Perhaps it is the holiday season, perhaps enough time has passed to stop being mad at him, for whatever reason, I’ve begun to recall typical “Nick” moments. First, some background: Nick was my older brother, as such and the first born male child, my dad taught him how to do statistics for baseball, basketball, football, figuring batting averages, shooting percentages, that sort of thing. My younger brother and I were the after thoughts, the “oh yeah, I guess I should teach the other kids something as well.” Not that I was interested in either Math or Science (the subjects my dad taught at Greeneville Elementary School for 27 years) especially Math, once one can add and subtract, what else does one really need to know?
So, Nick learned math at an early age, he got to the point where he could add up the purchases at the grocery store before the machine, with tax. It impressed the hell out of the cashier and everyone else within earshot whenever we went to the store, it impressed the hell out of me as well, even if I had a pocket calculator (which didn’t exist at the time) it would’ve been impressive if I could add five items in the same time that Nick did an entire weeks worth of food, hopefully without stewed tomatoes.
A couple of years later, while several of us kids were playing Clue, Nick figured out how to win in three moves. At first, we thought he just got lucky, when he did it 5 games in a row, we asked him to teach us the trick, at first he refused, and kept winning to the point it was no longer fun to play. When he finally agreed to show us all how to do it, Nick prefaced it with, “remember, once everyone knows how to do it, we won’t be playing this game any more.” I won’t share the method because, he was right, once everyone or anyone knows how to win that quickly, the games are short, the fun is gone and everyone loses interest.
I will, however, share the method to win the “Wishbone pull”, a custom that requires two people to grasp each end of a dried Wishbone and pull, whoever ends up with the large portion of the Wishbone, gets a wish. My now X-wife and I would engage in this activity whenever we cooked a chicken or turkey, that is until I won 90% of the time and she refused to play any more. Silly me decided to tell her the “secret” of winning this game. Always let the other person pull, while you just hold onto your end and 9 times out of ten, you will end up with the bigger portion and the wish. Unfortunately, once both participants know the secret, you end up with two people holding the Wishbone, waiting for the other to pull first, this becomes boring pretty quickly and ending the game entirely.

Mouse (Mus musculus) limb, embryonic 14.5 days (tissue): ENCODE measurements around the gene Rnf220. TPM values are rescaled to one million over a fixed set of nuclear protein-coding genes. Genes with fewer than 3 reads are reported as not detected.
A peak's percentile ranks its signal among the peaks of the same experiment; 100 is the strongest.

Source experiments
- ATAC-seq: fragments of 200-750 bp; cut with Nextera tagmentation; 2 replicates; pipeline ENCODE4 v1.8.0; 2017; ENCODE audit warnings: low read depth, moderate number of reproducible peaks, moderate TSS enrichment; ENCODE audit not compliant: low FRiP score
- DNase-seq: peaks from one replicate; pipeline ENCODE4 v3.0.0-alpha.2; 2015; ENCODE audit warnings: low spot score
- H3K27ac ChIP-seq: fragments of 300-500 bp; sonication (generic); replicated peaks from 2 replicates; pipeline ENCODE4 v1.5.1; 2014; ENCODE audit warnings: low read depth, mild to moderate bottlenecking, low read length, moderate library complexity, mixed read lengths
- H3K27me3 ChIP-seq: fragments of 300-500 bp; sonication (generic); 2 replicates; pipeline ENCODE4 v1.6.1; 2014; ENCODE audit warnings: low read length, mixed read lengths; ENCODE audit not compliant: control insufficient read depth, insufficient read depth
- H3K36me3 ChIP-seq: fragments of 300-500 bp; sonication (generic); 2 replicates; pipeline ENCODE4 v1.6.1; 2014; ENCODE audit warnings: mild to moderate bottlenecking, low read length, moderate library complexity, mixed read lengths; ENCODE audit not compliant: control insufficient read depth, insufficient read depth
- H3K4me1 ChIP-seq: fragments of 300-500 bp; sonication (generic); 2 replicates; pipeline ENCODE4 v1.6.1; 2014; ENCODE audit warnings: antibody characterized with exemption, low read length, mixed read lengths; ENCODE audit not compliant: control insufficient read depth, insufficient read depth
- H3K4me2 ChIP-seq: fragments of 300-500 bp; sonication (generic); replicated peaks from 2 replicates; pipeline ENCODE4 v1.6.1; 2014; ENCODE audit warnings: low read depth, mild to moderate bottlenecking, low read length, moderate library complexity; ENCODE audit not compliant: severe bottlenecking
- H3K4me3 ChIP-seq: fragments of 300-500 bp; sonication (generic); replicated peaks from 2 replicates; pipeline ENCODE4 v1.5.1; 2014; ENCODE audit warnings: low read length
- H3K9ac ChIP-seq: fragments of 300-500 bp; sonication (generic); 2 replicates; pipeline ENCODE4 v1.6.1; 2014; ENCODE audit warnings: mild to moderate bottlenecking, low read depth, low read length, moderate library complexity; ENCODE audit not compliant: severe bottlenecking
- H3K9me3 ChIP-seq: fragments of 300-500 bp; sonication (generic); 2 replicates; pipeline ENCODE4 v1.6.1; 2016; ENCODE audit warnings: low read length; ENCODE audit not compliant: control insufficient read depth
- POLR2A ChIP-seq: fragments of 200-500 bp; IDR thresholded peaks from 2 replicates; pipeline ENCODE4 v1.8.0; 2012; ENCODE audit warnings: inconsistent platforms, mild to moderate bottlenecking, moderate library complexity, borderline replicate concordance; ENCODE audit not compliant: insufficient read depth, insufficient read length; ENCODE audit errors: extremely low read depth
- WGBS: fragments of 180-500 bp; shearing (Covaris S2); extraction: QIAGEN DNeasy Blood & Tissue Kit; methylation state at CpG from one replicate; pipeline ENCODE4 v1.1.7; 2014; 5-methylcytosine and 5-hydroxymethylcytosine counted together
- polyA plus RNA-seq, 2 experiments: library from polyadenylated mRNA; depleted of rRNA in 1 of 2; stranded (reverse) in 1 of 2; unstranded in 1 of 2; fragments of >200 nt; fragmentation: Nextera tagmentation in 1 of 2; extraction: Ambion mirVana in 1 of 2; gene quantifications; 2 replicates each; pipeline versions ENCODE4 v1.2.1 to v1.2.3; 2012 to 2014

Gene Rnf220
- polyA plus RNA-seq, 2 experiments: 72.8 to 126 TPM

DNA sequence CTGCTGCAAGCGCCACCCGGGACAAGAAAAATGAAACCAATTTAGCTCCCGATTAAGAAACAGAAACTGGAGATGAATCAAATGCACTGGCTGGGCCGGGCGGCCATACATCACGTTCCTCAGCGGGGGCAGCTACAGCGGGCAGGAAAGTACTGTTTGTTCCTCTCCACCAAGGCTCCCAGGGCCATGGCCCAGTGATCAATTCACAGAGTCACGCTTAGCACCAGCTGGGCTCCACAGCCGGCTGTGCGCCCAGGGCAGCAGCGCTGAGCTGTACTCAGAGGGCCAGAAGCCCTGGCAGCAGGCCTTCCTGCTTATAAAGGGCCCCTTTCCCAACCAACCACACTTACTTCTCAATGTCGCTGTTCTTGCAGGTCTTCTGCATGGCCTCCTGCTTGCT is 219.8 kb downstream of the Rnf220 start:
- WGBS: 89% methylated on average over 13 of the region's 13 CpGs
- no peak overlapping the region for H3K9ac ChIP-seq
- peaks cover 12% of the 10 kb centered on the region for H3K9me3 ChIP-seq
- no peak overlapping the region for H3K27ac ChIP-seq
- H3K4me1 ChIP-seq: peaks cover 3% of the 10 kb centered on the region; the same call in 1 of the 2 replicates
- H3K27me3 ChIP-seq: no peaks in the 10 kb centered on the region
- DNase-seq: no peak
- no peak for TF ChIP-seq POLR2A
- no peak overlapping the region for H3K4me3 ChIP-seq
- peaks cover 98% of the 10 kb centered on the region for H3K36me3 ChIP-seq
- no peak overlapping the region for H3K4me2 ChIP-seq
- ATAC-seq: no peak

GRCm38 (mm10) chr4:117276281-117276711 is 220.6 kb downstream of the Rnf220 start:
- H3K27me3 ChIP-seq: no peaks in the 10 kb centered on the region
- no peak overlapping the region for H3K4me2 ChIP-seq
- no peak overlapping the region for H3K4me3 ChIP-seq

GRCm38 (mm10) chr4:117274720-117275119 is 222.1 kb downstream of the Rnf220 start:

Fast forward a few years, we are now in High School, Nick a senior, me two years behind and along with Nick’s best friend Tim we went to the movies to see “Murder on the Orient Express” which is an Agatha Christie story about…you guessed it…a murder on the Orient Express, which was a luxury passenger train that travelled through…you guessed it…the Orient (which is probably no longer PC) If you are not familiar with the story, it goes something like this: A man is murdered on the train and there are many suspects among the other passengers, if you’d like to know more….read the book or see the 1974 film, there is a newer version that I advise you skip as it does not follow the original story, as well as being just plain lousy. Anyway, the murder occurs and within a minute, Nick whispers to me that he knows who did it. I look at him as if he is nuts, so he writes down his deduction on a slip of paper and hands it to me saying “don’t look until the movie is over.” I did as he asked and of course he was correct, I won’t share this info, as it will ruin a pretty good film. (the 1974 version, not the more recent version as it does a pretty good job of ruining itself)
Last, but not least is the story of a card game that we called “Acey-ducey” which is played by dealing two cards, face up to each player, then each player decides how much money he or she will wager that the next card dealt to them is in between the two they already have. A player can bet the entire pot or any portion of it, if multiple players bet the pot and lose, they all have to match what’s in the pot. My friends and I have played this game many times and the pot can get pretty high, pretty quickly, as it did one Saturday evening, the pot was large and two players were left in this particular hand. Those players were Nick and his best friend Tim, Nick came first, he had a 7 and a 4, Tim an Ace and a 3, just about the best hand one can get in this game. The deck was very low and Nick bet almost the entire pot, leaving a Nickle, I was dealing and out came a 5, Nick won and Tim was pissed, figuring that would be his pot. Just for formalities, Tim bet the pot, I drew the card, a duce, Tim loses and everyone laughs, including Tim, who added…”we don’t call him ‘Joe computer brain’ for nothing.”
If this is your first time on this site and don’t understand the title, I will explain: My dear brother Nick died earlier this year, having drunk himself to death and I have been mad at him ever since, perhaps I’m now done, or perhaps, it is just the time of year to forgive?